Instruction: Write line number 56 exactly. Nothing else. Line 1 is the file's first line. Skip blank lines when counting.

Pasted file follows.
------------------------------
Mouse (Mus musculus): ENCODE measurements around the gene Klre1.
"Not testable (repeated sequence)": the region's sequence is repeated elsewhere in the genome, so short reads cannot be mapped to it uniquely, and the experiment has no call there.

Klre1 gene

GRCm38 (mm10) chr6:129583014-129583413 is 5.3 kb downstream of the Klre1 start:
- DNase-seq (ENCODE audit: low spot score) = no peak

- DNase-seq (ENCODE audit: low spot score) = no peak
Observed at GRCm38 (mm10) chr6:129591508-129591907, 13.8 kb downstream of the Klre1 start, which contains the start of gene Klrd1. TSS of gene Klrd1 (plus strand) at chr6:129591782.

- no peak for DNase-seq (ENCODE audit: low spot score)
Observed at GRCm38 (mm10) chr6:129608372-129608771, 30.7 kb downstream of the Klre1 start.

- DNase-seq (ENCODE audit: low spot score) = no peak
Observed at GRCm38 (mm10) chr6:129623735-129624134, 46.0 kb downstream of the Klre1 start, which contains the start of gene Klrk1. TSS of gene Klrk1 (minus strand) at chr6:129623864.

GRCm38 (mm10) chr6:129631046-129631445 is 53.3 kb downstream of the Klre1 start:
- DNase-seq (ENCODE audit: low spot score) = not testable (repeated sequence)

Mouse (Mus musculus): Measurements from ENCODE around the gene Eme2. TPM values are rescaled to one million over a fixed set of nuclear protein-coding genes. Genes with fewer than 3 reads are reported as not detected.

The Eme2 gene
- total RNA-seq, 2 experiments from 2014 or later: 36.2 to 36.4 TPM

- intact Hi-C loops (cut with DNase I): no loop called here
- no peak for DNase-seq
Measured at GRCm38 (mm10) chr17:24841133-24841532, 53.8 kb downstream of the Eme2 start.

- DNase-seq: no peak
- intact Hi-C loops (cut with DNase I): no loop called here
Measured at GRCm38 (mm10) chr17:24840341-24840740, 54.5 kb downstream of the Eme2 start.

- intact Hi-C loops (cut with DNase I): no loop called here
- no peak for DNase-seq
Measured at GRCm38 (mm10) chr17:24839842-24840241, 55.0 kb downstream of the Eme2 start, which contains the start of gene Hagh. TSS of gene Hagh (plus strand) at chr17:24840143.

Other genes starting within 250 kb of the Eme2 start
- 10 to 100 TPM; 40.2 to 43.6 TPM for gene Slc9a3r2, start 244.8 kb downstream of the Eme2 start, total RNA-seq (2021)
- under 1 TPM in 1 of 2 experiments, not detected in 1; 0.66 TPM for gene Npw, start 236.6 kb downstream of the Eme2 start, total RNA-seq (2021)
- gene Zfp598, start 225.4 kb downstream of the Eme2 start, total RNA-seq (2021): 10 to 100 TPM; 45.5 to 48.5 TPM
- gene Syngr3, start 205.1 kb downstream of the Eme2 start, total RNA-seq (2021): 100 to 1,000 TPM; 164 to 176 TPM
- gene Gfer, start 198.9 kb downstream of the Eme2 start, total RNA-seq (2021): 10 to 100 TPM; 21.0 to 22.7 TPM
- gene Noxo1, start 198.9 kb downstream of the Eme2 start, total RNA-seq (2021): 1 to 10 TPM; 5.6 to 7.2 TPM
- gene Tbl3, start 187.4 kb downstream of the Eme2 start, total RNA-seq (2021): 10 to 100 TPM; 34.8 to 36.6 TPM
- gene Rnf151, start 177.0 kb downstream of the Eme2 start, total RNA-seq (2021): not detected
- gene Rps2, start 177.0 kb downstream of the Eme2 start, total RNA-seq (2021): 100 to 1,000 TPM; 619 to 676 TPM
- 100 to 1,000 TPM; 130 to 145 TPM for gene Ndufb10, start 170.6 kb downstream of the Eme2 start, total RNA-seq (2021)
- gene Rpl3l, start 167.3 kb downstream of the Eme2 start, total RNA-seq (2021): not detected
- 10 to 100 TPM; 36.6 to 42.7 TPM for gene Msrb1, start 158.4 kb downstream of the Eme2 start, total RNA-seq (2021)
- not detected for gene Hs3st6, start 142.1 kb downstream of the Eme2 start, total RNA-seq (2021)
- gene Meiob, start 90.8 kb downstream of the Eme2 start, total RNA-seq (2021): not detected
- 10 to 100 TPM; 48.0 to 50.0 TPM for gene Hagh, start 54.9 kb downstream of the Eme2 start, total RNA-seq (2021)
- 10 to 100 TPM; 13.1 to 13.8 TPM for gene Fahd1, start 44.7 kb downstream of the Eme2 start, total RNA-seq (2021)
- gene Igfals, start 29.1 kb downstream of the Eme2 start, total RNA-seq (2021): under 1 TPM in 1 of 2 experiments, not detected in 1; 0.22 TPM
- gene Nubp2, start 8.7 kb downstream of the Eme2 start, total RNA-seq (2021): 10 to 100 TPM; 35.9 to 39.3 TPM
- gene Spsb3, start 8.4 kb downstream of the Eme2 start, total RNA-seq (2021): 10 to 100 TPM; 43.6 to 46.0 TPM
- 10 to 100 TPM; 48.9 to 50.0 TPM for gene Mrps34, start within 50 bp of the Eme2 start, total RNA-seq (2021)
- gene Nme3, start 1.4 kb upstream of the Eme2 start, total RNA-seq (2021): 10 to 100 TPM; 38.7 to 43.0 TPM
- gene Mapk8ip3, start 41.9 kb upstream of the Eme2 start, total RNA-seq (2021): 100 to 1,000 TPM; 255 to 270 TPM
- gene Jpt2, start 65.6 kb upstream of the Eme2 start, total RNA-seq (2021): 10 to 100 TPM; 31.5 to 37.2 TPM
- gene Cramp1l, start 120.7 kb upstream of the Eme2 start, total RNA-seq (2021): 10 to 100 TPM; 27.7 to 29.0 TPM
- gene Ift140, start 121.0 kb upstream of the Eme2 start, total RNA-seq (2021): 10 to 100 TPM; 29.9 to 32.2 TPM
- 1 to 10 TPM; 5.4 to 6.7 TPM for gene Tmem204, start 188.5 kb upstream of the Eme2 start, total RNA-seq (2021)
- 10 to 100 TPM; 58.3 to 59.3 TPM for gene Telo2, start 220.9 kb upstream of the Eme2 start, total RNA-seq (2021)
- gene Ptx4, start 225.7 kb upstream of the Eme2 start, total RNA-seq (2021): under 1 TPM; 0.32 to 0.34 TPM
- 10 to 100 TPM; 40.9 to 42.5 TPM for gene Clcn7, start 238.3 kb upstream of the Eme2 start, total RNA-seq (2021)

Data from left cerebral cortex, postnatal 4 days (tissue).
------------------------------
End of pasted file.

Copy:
Data from left cerebral cortex, postnatal 4 days (tissue).